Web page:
Chinese stocks associated with blockchain jumped after President Xi Jinping extolled the technology popularized by Bitcoin. Dozens of Chinese financial and technology firms making use of the digital database rose to their daily 10% limit on Monday. It was the first day of trading in China after Chinese state media reported on Friday evening Xi’s speech urging the development of blockchain technology. Xi’s remarks represented a stamp of approval from the highest level of China’s government of blockchain, potentially accelerating and widening the application of the technology in industries including banking and supply chain management. A blockchain is akin to a digital ledger, allowing users t
Xi Jinping sent Chinese investors into blockchain frenzy
A ‘dead’ bill behind Hong Kong’s unrest is finally buried
First it was suspended, then declared “dead.” But it was not until weeks of violent clashes later that the Hong Kong government formally buried a contentious bill that would have allowed extradition to mainland China from the semi-autonomous Chinese city. The plan was put to rest on Wednesday with its formal withdrawal from the city’s legislative agenda, an expected move to fulfill a key demand put forward by anti-government protesters since June. The bill’s withdrawal at this time is unlikely to stop the continuing weekly demonstrations fueled by anger at alleged police abuse of force and calls for electoral reforms. The city’s leader, Carrie Lam, had pushed for the bill by citing the need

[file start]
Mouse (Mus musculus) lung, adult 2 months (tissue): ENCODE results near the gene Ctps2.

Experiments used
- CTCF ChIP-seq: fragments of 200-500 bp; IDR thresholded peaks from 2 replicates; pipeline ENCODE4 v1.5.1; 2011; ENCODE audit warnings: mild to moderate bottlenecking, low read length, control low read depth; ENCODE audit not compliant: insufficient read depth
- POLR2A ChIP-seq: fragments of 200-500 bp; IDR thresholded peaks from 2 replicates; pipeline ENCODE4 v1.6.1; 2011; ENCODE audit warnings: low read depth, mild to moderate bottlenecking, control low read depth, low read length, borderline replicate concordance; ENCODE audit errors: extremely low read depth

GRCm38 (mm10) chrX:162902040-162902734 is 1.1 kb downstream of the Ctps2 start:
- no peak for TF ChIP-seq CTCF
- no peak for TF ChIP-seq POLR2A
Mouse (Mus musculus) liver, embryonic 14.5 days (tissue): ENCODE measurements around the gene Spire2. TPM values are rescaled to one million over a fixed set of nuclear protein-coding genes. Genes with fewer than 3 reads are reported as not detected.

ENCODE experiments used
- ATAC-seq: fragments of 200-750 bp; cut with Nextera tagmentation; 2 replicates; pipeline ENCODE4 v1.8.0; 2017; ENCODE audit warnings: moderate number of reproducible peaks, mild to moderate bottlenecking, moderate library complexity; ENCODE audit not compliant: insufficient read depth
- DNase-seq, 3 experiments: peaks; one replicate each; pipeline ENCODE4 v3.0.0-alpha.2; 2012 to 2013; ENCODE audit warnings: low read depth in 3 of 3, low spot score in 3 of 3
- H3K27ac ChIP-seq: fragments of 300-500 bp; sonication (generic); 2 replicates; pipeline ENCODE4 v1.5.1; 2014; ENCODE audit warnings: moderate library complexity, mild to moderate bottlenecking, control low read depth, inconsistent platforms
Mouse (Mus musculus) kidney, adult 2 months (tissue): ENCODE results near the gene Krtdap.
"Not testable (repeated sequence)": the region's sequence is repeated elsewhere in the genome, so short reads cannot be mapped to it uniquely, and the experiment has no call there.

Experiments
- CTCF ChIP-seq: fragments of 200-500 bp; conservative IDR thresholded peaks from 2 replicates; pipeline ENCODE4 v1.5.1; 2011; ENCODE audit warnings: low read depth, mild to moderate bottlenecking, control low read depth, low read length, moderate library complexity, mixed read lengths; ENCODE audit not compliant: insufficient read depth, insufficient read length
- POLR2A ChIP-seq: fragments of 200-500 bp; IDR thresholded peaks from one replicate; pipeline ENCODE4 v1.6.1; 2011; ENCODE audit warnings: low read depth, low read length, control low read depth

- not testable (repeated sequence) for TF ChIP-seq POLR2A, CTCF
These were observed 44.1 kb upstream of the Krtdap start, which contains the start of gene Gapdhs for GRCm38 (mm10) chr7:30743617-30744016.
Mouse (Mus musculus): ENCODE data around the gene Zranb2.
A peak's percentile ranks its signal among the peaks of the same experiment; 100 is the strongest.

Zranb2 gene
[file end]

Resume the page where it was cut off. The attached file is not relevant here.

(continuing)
A ‘dead’ bill behind Hong Kong’s unrest is finally buried
Murder suspect in Hong Kong wants to surrender. It’s not so easy
A political dispute between Hong Kong and Taiwan could prevent the prime suspect in a gruesome murder case that has triggered months of unrest from surrendering himself. The suspect, Chan Tong-kai, agreed to voluntarily leave Hong Kong for Taiwan to face justice for allegedly killing his pregnant girlfriend on the self-ruled island in 2018. The infamous case sparked an extradition debate that rocked Hong Kong. Chan, 20, has avoided trial for murder since his return to Hong Kong, which cannot prosecute crimes committed in other jurisdictions. He has agreed to surrender to Taiwanese authorities after finishing an 18-month prison sentence in Hong Kong on Wednesday for committing lesser crimes. 
Murder suspect in Hong Kong wants to surrender. It’s not so easy